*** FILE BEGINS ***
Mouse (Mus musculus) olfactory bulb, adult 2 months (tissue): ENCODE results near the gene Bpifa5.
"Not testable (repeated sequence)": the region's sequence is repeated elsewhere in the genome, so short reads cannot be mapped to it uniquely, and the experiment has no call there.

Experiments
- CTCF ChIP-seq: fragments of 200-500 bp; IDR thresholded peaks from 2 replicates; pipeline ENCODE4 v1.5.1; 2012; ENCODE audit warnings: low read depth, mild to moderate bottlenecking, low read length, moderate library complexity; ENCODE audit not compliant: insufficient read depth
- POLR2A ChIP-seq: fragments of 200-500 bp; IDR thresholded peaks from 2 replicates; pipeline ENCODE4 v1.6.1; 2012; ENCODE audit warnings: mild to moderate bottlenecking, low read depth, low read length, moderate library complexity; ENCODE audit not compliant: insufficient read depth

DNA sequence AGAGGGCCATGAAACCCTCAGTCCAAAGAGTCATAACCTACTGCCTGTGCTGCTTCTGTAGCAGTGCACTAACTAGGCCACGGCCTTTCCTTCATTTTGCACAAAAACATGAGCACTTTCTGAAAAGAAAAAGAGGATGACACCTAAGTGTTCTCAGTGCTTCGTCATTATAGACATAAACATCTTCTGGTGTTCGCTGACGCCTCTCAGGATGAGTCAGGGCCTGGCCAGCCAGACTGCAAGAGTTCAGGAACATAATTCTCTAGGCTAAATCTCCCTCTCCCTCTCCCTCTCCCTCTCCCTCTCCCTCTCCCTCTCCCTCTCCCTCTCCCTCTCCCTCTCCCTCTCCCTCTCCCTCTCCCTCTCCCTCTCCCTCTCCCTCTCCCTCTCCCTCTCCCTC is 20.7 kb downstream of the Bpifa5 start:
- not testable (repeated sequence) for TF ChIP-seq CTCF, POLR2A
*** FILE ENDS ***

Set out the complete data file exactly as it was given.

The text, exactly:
Mouse (Mus musculus) olfactory bulb, adult 2 months (tissue): ENCODE results near the gene Bpifa5.
"Not testable (repeated sequence)": the region's sequence is repeated elsewhere in the genome, so short reads cannot be mapped to it uniquely, and the experiment has no call there.

Experiments
- CTCF ChIP-seq: fragments of 200-500 bp; IDR thresholded peaks from 2 replicates; pipeline ENCODE4 v1.5.1; 2012; ENCODE audit warnings: low read depth, mild to moderate bottlenecking, low read length, moderate library complexity; ENCODE audit not compliant: insufficient read depth
- POLR2A ChIP-seq: fragments of 200-500 bp; IDR thresholded peaks from 2 replicates; pipeline ENCODE4 v1.6.1; 2012; ENCODE audit warnings: mild to moderate bottlenecking, low read depth, low read length, moderate library complexity; ENCODE audit not compliant: insufficient read depth

DNA sequence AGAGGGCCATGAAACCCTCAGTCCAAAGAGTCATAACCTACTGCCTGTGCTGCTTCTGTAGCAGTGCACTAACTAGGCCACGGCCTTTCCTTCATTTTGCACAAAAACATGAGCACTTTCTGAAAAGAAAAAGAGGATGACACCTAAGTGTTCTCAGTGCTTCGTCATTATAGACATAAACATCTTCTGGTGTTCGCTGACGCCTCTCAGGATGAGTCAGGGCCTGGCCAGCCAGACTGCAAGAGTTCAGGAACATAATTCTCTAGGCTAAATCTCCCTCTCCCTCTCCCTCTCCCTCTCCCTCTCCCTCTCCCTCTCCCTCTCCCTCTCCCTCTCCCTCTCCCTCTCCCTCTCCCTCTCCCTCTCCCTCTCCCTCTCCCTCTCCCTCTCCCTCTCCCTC is 20.7 kb downstream of the Bpifa5 start:
- not testable (repeated sequence) for TF ChIP-seq CTCF, POLR2A